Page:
All right. So as with most products that we upgrade, it comes from our customer feedback. So thank you very much to the customers who tested our Gen1 bottom metal and gave us the feedback on how we can make it better so we can make the Gen2. And everybody loved the functionality of the bottom metal. It’s great; works great. 

The only criticism we got was our trigger guard being a little blocky. And we actually doing quite honestly, there is quite a bit of AICS bottom metal [00:01:00] out for different rifle systems, and they all use this blocky trigger guard. So I figured that’s probably what the aftermarket wanted. So we just mimicked that particular shape. 

The feedback we got was for hunting for pistol grip stocks and that sort of thing. This was actually too wide in the rear. So what we did was we tapered this on the Gen2, so it’s narrower in the rear than it is in the front. And the other thing, the other benefit of that is it’s a more natural reach to the trigger. So, people with shorter fingers had issues getting around the rear of the trigger guard here. The woman in the shop here tested this out, and they said it was much more comfortable. 

Functionality of Tikka T3/T3x Gen2 Bottom Metal

Additionally, we rounded the entire profile here. So we have another video is actually a video was shot [00:02:00] before this one where we were testing our 3D machining, because we had the 3D machine, this contour around the whole trigger guard. And it’s going to be a really cool video. I haven’t edited it yet. I wanted to get this one out first, but it was when we were testing that part of the program.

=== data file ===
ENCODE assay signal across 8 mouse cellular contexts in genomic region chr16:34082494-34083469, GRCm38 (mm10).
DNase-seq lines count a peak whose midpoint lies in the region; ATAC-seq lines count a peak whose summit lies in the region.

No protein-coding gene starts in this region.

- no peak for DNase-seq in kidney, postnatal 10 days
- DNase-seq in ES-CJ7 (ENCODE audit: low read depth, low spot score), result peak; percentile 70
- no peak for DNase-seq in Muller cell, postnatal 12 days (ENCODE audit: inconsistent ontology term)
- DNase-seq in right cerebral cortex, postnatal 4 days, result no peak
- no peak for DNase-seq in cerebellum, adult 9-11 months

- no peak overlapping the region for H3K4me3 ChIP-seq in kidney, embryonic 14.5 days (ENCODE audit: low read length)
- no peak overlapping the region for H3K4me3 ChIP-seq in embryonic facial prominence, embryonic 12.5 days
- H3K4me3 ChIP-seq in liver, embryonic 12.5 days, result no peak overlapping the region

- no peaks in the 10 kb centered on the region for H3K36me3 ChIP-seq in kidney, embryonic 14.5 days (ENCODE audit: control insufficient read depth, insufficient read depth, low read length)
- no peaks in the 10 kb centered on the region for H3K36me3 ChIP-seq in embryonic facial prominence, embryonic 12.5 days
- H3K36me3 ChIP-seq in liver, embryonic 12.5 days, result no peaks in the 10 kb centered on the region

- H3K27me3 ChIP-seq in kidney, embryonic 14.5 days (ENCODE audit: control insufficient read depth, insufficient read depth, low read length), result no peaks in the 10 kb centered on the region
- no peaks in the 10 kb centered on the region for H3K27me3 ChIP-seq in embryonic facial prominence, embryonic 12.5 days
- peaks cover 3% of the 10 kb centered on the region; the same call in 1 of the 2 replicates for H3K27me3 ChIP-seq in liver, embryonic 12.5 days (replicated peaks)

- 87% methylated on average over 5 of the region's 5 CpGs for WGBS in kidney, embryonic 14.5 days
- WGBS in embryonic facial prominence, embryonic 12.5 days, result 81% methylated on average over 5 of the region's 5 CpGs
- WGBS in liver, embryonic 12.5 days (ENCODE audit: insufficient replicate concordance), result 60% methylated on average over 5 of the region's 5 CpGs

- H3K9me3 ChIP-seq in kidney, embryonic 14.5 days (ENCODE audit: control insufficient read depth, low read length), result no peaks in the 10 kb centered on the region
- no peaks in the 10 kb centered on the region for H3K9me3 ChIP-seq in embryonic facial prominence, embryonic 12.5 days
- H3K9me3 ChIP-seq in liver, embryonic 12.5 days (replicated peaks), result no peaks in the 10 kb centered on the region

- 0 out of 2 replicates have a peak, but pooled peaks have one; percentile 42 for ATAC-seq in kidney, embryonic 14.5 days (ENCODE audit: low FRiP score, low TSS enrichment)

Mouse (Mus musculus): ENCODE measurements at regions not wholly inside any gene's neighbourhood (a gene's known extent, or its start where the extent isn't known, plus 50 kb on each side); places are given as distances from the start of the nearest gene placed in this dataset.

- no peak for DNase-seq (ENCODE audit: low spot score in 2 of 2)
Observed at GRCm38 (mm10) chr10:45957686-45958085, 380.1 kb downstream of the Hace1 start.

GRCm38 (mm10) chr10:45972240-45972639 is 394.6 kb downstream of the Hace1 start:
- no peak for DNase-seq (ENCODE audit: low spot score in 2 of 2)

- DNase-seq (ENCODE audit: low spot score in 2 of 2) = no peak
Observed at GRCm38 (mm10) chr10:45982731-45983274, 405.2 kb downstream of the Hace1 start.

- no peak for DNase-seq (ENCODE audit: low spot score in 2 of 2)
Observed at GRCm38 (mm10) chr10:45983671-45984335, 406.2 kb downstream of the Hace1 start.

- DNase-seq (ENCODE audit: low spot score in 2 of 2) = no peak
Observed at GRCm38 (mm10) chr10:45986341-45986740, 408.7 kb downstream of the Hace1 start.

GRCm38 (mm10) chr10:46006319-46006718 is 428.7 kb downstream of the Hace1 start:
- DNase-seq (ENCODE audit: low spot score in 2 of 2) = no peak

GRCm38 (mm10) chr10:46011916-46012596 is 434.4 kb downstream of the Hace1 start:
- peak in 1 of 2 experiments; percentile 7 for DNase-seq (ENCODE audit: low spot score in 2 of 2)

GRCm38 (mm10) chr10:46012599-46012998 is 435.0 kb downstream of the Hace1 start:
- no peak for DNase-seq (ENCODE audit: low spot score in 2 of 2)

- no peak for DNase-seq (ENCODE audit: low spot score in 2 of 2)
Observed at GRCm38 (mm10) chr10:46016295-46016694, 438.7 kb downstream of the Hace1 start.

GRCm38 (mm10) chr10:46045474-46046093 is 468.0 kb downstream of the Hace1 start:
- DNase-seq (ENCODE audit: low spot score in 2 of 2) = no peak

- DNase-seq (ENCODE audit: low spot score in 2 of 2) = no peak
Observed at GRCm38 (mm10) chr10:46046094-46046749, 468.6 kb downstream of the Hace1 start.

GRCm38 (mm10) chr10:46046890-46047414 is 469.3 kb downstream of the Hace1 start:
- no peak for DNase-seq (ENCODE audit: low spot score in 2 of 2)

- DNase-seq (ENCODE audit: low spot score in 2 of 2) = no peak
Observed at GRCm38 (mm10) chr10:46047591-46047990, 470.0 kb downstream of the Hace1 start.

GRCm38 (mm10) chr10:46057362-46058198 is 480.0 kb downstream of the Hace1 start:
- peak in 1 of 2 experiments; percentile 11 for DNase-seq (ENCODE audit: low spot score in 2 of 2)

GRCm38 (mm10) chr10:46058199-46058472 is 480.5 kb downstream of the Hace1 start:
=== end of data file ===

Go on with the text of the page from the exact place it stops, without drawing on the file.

And so, we have a really nice smooth rounded transition around the entire trigger guard and so the blocky Gen1. So functionality is the same on both of them. This one is just simply more comfortable. 

Again, thank you to everybody who gave us feedback. Thank you for just being awesome customers. It’s pretty amazing that I get to provide fun stuff to people, and I get to work with such a fun customer base. 

All right. So we have the bottom metal bodies, machines. We’re working on the mag catches right now. [00:03:00] So as soon as we’re done mentioning the Mag catches, you’ll see these on our website. So give us about a week, week-and-a-half or so, and they will be available for order on our website. 

So thanks, everybody. Happy hunting.


Tikka Rifle Accessories – T3 Bolt Handle Replacement

It’s Jason McCann with MOUNTAIN TACTICAL®. Today, we’re going to be looking at the tactical oversized bolt handle by Hinterland Shooting Supply. This goes, will fit on the Tikka T3 rifles. It’s actually a very easy slip-on piece of equipment. And so, you can see here, very well machined, nice mixed stainless steel, mirrored finish, nice cared coted knob for durability, and the stainless steel matches the stainless steel on the bolt of the Tikka T3 extremely well. So let’s slip this on, show you how easy it is to install it.